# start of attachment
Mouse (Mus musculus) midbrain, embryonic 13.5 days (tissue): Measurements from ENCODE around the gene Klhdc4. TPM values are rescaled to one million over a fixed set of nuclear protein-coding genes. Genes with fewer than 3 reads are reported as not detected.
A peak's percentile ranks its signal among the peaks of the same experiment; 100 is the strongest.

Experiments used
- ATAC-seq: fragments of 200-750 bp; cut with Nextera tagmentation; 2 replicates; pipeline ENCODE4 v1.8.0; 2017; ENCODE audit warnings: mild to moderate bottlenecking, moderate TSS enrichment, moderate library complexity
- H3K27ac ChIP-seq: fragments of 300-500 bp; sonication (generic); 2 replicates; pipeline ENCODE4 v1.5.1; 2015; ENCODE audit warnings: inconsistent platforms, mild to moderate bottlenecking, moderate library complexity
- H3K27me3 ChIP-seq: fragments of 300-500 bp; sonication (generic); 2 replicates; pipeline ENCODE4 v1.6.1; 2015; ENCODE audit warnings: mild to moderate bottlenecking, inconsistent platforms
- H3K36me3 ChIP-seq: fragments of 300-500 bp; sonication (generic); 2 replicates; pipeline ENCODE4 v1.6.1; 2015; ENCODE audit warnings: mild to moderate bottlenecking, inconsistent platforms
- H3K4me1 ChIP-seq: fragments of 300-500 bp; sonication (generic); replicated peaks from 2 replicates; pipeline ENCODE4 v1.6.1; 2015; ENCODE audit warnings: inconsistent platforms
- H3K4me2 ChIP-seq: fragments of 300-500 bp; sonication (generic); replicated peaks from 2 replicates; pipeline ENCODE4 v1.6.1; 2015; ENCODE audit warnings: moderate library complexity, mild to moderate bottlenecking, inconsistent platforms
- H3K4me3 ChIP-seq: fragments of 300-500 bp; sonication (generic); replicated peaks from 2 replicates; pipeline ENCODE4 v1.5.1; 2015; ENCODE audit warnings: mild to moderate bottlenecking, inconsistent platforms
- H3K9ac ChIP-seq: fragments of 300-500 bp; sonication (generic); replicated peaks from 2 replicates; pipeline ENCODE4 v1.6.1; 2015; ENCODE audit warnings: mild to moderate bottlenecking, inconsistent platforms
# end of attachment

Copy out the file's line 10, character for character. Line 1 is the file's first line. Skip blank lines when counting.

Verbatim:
- H3K4me3 ChIP-seq: fragments of 300-500 bp; sonication (generic); replicated peaks from 2 replicates; pipeline ENCODE4 v1.5.1; 2015; ENCODE audit warnings: mild to moderate bottlenecking, inconsistent platforms